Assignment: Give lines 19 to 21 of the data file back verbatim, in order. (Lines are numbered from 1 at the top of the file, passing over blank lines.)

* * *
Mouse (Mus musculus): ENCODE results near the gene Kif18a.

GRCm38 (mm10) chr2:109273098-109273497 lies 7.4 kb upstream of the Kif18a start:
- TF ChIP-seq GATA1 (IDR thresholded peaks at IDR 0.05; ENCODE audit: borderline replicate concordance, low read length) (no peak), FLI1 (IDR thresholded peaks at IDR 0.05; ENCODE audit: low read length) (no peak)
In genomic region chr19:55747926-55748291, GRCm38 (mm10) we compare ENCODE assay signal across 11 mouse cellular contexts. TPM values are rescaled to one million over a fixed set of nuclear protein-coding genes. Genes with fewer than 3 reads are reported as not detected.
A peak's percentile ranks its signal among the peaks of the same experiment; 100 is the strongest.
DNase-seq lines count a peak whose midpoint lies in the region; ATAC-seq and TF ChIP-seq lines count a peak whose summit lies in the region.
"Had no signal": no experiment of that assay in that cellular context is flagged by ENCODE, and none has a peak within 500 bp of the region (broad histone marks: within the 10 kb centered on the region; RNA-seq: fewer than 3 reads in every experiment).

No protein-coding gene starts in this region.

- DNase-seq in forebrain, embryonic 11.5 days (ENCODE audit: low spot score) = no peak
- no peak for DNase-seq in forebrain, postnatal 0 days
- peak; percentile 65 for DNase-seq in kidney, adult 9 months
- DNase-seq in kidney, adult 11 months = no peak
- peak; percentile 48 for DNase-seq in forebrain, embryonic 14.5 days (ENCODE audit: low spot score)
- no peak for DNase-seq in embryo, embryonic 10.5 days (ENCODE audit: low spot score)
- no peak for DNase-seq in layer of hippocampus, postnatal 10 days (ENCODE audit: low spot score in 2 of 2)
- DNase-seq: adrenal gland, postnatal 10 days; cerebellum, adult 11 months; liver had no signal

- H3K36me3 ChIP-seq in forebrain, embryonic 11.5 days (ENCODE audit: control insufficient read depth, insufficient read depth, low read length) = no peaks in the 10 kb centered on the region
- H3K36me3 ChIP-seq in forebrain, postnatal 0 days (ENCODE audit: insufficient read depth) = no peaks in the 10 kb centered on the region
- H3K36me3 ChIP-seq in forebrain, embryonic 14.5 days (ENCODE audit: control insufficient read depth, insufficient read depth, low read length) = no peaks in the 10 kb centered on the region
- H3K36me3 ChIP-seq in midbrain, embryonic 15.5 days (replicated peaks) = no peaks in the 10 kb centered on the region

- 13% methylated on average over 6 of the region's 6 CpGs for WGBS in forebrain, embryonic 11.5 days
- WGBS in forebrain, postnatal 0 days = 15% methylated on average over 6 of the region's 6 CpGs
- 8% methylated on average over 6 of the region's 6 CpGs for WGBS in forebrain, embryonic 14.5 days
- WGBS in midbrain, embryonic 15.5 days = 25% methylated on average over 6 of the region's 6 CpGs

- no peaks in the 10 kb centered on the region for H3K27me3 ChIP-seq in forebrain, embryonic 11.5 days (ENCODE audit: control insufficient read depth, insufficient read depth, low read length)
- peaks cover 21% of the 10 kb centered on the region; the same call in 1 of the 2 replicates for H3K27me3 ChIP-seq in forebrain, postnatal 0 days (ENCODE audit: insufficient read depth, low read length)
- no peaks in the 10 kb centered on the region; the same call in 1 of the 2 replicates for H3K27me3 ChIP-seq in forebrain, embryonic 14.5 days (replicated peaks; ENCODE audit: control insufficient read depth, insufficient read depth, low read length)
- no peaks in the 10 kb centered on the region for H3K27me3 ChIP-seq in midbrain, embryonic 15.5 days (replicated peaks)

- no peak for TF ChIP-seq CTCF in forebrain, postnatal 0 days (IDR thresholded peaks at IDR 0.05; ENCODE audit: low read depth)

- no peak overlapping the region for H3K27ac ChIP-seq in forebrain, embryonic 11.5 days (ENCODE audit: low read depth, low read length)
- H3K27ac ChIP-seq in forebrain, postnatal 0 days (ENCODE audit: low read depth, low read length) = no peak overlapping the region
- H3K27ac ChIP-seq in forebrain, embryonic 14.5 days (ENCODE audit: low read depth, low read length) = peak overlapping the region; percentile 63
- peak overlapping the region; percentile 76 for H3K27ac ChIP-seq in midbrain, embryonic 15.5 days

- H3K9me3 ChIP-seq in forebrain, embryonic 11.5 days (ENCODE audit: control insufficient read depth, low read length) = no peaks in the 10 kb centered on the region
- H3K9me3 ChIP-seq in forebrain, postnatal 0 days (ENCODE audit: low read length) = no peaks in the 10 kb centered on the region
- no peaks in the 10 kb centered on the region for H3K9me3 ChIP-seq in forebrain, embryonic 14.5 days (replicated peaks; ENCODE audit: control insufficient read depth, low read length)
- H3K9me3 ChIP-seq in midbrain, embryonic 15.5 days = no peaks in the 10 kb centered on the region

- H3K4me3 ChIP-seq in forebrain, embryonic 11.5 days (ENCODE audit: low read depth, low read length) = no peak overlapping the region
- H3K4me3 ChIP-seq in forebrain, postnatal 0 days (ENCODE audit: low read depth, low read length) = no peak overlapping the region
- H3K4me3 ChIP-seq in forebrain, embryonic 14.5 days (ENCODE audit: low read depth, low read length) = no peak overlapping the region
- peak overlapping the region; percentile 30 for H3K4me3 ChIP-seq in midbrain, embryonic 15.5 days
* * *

- H3K36me3 ChIP-seq in forebrain, embryonic 14.5 days (ENCODE audit: control insufficient read depth, insufficient read depth, low read length) = no peaks in the 10 kb centered on the region
- H3K36me3 ChIP-seq in midbrain, embryonic 15.5 days (replicated peaks) = no peaks in the 10 kb centered on the region

- 13% methylated on average over 6 of the region's 6 CpGs for WGBS in forebrain, embryonic 11.5 days